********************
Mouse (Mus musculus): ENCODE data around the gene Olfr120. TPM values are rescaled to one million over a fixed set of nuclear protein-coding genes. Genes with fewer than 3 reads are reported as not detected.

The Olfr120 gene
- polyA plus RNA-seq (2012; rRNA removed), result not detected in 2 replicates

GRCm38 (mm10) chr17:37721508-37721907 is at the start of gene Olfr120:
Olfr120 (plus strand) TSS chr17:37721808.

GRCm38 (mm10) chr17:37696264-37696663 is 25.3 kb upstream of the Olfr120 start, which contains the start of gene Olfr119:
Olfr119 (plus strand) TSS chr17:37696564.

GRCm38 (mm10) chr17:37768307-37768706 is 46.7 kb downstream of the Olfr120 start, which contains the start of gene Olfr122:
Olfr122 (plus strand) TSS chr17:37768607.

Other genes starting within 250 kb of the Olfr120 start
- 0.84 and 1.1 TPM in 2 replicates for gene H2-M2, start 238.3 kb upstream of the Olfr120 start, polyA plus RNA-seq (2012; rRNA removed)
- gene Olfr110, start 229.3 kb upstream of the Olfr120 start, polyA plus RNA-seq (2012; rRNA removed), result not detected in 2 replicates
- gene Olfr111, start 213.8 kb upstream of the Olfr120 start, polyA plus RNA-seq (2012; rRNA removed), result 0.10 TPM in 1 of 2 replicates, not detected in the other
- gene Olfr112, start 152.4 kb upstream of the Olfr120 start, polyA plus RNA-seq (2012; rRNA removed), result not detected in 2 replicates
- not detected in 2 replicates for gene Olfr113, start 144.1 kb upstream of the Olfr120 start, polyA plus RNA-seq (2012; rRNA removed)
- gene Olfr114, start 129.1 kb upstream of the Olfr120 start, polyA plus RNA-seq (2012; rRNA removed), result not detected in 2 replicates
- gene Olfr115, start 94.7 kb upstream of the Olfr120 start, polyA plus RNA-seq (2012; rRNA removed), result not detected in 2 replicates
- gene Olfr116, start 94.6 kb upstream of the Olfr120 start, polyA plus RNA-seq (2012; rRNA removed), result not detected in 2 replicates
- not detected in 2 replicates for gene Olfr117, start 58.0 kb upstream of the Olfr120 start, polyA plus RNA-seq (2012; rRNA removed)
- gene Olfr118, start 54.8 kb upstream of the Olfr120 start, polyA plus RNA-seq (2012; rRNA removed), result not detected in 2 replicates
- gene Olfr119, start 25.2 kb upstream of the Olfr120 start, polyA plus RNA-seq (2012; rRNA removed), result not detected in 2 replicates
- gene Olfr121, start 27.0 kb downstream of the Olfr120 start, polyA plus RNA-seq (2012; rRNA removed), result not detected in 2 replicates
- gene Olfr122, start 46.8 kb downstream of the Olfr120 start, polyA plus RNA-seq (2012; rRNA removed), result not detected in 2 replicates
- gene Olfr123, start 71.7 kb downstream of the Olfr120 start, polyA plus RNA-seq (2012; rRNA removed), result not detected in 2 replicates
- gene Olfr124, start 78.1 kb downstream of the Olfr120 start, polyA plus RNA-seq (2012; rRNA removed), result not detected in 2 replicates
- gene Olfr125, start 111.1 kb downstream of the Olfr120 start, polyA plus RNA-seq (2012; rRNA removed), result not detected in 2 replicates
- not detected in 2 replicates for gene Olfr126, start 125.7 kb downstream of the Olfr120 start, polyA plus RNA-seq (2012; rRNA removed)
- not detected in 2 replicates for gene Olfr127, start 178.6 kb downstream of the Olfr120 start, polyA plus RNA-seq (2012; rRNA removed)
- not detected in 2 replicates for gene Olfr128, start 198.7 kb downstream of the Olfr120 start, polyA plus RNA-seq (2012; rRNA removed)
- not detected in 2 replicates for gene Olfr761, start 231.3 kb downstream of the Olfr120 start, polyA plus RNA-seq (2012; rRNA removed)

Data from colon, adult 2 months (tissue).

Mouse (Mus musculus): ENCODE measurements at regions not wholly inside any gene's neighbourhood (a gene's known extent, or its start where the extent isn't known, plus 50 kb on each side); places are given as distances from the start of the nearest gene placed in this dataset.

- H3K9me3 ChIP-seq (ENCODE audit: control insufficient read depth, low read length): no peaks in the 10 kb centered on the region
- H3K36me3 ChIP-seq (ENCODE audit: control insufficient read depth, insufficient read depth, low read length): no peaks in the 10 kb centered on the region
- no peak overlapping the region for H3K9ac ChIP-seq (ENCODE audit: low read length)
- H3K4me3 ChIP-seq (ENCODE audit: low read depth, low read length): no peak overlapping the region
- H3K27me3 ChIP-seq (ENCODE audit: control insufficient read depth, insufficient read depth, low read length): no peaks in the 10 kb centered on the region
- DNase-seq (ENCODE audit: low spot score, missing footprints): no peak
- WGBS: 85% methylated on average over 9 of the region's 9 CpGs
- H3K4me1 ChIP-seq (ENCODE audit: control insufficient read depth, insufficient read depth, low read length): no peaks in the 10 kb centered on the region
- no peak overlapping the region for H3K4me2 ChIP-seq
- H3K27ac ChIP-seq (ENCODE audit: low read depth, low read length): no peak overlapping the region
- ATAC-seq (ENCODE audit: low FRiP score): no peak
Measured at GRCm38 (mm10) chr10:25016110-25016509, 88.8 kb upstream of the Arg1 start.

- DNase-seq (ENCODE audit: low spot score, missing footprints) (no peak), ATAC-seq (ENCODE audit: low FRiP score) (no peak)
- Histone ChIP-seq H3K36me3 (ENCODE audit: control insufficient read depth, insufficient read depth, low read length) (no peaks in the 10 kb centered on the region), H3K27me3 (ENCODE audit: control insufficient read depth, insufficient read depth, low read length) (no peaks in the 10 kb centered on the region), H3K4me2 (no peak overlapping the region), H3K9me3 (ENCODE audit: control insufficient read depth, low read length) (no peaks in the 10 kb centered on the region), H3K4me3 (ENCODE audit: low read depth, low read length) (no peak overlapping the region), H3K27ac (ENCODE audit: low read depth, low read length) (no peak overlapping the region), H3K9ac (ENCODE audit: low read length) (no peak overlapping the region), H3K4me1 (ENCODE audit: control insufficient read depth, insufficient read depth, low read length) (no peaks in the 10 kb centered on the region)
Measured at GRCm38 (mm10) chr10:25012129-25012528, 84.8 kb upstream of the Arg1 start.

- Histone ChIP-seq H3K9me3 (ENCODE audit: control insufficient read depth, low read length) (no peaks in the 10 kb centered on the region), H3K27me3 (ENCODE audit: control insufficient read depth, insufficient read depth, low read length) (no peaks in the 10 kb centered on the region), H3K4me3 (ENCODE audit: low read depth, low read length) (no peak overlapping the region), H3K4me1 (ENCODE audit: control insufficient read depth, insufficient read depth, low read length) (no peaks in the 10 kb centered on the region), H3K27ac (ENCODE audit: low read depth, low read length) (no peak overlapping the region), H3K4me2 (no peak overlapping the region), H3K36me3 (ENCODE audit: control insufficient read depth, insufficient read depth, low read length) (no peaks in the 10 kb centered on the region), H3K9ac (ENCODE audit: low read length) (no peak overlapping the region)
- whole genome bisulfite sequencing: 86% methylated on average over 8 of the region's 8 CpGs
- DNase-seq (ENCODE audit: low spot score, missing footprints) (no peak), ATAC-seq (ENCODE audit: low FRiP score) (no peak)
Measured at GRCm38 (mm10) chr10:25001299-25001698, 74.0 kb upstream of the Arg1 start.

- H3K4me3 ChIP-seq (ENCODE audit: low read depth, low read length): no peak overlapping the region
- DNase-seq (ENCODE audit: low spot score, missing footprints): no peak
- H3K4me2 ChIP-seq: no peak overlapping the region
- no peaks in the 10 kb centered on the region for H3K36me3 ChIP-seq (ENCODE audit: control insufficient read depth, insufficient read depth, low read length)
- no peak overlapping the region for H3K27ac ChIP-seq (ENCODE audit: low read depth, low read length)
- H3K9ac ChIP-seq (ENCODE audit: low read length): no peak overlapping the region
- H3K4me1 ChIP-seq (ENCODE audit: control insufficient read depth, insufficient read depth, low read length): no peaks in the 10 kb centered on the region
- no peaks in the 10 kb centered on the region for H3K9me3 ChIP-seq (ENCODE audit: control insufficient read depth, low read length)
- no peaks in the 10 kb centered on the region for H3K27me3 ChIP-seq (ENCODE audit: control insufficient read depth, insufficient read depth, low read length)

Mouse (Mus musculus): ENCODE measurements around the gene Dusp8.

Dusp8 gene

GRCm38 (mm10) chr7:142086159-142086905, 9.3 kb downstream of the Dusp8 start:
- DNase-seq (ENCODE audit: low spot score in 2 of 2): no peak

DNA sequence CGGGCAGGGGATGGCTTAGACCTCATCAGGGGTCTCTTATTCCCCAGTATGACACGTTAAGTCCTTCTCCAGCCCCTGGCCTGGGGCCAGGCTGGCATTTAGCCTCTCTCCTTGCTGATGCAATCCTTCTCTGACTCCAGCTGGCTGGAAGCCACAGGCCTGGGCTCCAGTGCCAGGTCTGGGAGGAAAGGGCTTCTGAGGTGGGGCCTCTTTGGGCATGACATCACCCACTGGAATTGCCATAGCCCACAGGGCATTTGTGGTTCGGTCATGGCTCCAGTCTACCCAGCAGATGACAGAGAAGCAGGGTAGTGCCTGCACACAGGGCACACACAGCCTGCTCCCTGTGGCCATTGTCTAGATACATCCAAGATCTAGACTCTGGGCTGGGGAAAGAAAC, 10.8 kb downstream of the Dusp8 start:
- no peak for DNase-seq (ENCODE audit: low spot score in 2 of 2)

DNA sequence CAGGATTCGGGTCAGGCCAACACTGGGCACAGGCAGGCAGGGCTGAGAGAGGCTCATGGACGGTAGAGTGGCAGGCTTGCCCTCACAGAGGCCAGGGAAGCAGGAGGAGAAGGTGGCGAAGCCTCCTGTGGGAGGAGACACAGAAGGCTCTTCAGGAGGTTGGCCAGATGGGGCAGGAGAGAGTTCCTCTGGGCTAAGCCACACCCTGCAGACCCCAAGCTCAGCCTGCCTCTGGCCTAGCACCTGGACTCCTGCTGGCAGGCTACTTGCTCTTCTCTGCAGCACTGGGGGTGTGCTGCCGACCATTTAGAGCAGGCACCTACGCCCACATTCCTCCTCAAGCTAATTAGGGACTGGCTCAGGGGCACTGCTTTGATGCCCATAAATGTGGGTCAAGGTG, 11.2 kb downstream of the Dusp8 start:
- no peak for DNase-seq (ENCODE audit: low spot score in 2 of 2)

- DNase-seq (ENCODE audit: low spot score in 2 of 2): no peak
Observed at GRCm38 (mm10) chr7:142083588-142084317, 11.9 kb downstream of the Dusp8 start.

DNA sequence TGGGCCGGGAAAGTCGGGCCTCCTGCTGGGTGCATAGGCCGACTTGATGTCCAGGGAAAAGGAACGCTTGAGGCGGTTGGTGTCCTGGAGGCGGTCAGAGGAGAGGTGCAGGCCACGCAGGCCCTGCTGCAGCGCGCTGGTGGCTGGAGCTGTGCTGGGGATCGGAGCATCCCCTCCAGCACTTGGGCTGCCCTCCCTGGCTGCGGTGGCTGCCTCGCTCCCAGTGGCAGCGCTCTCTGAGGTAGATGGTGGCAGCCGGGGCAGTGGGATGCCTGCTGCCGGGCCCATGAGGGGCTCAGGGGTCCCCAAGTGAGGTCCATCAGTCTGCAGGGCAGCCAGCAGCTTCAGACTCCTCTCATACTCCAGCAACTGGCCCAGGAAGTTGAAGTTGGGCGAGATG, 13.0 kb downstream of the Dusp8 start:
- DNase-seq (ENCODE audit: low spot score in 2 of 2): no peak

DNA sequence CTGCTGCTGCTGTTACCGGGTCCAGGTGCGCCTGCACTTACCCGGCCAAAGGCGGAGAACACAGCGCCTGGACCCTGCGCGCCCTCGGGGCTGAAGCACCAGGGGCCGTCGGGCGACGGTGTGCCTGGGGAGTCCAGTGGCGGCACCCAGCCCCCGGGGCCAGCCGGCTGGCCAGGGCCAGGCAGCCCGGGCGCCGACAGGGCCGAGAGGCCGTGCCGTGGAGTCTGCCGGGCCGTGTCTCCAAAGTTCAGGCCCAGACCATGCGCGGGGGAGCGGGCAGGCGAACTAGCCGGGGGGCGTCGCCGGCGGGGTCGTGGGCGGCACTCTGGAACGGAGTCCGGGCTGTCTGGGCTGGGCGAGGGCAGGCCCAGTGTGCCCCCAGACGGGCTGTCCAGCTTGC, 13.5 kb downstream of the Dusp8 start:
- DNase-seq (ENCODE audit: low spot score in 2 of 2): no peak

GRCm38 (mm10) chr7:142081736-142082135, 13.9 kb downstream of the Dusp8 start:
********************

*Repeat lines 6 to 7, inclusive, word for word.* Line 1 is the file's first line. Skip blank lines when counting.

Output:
GRCm38 (mm10) chr17:37696264-37696663 is 25.3 kb upstream of the Olfr120 start, which contains the start of gene Olfr119:
Olfr119 (plus strand) TSS chr17:37696564.